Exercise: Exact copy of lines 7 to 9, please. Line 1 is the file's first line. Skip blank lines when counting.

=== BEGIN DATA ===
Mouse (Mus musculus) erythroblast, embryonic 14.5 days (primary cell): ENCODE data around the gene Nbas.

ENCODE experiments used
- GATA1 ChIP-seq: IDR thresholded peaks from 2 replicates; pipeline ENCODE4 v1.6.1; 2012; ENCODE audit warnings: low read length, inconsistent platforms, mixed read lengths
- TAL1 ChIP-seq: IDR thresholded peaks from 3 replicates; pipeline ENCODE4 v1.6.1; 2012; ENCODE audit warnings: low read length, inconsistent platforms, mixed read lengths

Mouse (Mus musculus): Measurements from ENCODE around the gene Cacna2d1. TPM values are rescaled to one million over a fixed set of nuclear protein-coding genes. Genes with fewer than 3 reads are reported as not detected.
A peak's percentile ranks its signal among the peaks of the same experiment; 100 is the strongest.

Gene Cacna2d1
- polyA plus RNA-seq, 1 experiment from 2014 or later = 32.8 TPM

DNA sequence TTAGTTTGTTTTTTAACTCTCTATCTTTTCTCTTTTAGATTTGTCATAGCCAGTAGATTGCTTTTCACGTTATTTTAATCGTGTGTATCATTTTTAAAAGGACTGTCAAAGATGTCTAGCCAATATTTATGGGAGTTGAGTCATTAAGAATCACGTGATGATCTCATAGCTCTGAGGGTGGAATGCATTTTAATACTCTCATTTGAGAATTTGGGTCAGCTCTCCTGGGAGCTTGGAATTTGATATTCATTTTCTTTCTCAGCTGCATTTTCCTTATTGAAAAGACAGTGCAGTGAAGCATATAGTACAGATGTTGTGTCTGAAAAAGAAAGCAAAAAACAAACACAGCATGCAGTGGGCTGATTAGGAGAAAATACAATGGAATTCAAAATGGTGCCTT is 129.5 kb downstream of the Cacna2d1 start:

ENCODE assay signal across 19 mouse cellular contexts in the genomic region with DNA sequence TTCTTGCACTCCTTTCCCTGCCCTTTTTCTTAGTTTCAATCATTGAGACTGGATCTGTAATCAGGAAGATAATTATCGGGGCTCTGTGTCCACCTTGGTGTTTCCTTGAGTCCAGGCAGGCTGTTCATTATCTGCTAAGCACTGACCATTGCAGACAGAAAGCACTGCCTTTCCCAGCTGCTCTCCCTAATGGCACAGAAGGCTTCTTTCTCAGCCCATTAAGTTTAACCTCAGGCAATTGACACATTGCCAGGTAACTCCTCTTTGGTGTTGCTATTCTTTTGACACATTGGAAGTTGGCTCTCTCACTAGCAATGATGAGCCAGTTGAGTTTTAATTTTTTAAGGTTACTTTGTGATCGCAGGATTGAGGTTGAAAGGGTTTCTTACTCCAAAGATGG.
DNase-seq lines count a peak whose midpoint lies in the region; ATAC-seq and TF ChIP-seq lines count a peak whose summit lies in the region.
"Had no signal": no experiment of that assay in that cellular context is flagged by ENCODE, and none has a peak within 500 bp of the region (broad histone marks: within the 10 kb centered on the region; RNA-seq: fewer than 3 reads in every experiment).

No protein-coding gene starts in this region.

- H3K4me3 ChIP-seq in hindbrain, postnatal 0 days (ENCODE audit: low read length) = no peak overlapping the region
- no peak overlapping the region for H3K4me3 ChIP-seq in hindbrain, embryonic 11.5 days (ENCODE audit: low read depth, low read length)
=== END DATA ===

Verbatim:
Gene Cacna2d1
- polyA plus RNA-seq, 1 experiment from 2014 or later = 32.8 TPM

DNA sequence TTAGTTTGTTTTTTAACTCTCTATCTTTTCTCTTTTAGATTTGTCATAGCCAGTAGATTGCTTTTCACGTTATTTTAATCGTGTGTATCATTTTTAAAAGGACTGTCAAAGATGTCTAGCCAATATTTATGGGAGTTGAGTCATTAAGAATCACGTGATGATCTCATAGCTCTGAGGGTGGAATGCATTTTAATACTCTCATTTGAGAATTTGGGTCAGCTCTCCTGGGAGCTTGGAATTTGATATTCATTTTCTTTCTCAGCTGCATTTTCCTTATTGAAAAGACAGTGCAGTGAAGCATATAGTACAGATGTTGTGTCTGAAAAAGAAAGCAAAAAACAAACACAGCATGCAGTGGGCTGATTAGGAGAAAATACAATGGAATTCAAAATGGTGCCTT is 129.5 kb downstream of the Cacna2d1 start: